Downing Street has confirmed it was in conversation with The Times around the time the newspaper dropped a report claiming Boris Johnson tried to appoint his now wife to a government role when he was foreign secretary.
However, the report was pulled from later editions of the paper, raising questions about whether No 10 put pressure on the paper’s editors.
On Monday, the prime minister’s spokesperson admitted there had been contact between Downing Street and The Times before and after the story was published.
Asked whether there were conversations after its initial publication, the spokesperson told reporters: “That’s my understanding.”
He refused to say “who spoke to who,” but denied it was the prime minister himself.
“I’ve checked and I’ve been assured that he hasn’t spoken to anyone,” he said. “I’m not aware of any calls by the PM.”
They added that “it is entirely a matter for publications, for journalists to decide on what they write”.
Asked about the allegations originally reported by The Times, the spokesperson did not directly refute them but pointed to earlier denials by a spokesperson for Mrs Johnson, who said: “These claims are totally untrue.”
They said: “As a function of my role, I don’t comment on what the prime minister did before he was prime minister.
“I think my political colleagues have over the weekend made clear that the story’s not true as has Mrs Johnson’s spokesperson.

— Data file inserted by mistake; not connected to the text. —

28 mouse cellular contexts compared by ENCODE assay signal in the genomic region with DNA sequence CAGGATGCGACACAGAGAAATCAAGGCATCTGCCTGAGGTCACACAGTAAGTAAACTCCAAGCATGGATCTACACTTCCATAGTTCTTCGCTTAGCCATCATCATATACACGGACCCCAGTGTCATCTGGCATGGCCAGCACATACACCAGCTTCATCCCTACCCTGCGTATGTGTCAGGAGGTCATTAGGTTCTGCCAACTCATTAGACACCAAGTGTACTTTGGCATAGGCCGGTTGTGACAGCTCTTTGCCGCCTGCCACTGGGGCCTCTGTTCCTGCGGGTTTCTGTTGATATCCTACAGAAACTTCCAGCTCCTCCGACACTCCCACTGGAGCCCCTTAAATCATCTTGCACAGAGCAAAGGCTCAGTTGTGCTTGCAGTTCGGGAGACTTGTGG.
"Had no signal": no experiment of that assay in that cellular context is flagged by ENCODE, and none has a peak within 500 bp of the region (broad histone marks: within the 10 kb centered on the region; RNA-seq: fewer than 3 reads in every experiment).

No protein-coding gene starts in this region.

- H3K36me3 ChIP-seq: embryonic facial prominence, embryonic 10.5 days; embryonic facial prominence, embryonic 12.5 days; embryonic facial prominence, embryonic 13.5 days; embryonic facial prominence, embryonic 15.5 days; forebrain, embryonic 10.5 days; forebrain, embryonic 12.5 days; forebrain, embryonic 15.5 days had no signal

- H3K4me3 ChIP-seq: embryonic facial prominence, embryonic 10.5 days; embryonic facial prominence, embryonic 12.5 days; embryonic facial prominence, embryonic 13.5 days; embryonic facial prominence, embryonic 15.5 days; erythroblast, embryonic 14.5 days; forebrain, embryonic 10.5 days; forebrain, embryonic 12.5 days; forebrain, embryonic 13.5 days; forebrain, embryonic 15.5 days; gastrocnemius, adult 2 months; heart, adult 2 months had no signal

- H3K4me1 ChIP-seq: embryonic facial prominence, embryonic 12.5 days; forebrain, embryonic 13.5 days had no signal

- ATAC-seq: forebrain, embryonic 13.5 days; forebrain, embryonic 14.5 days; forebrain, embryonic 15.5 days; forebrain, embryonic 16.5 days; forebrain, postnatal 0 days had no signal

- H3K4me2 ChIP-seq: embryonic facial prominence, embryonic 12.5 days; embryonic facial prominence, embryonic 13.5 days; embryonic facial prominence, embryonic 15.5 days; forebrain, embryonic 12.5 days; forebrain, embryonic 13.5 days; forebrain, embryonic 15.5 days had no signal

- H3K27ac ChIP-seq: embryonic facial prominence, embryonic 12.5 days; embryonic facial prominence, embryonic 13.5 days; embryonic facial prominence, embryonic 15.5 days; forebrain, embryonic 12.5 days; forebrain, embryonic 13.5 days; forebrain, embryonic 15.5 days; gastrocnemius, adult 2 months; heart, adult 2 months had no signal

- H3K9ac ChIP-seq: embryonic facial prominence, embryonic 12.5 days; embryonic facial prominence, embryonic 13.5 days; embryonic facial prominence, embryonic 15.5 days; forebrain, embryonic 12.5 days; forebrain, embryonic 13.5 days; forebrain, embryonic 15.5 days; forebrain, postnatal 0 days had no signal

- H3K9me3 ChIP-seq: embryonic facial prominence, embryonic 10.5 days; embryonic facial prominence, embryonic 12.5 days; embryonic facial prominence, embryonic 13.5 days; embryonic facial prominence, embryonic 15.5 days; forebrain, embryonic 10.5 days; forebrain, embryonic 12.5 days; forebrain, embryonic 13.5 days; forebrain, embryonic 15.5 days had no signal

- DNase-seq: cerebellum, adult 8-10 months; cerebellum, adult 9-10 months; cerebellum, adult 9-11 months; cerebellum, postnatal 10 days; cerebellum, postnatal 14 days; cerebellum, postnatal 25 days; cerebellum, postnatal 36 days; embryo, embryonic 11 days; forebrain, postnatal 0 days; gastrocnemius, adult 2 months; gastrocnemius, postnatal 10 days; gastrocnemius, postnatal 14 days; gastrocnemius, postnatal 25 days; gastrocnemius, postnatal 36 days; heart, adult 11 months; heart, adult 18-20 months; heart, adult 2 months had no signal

“I’m pointing to the on-the-record denials that have been made over the weekend”.
They added that the prime minister “believes in hiring the right people for the right roles”.
However, the author of The Times’ story, Simon Walters, said he stood by the report “100%”.
“I was in lengthy and detailed communication with No 10 at a high level, Ben Gascoigne and Mrs Johnson’s spokeswoman for up to 48 hours before the paper went to press. At no point did any of them offer an on-the-record denial of any element of the story,” he told The New European.
“Nor have any of these three offered an on-the-record denial to me since. No 10 and Mr Gascoigne did not deny it off-the-record either.”
Mr Johnson’s former chief aide, Dominic Cummings, has also supported the claims and alleged Mr Johnson also wanted to appoint his wife to a government job in late 2020.
He tweeted: “The ‘missing story’ (pulled by Times after no10 call Fri night) is true. Walters repeatedly published accurate stories, e.g on illegal donations. Times pathetic to have folded & shd reverse ferret. Truth is worse! (Johnson) wanted to appoint girlfriend to gvt job in Q3 2020 too.”
Asked whether Mr Johnson attempted to give her a government job while he was in Downing Street, his spokesperson said: “Again my understanding is that claim is also untrue but these claims have been reported before and denied”.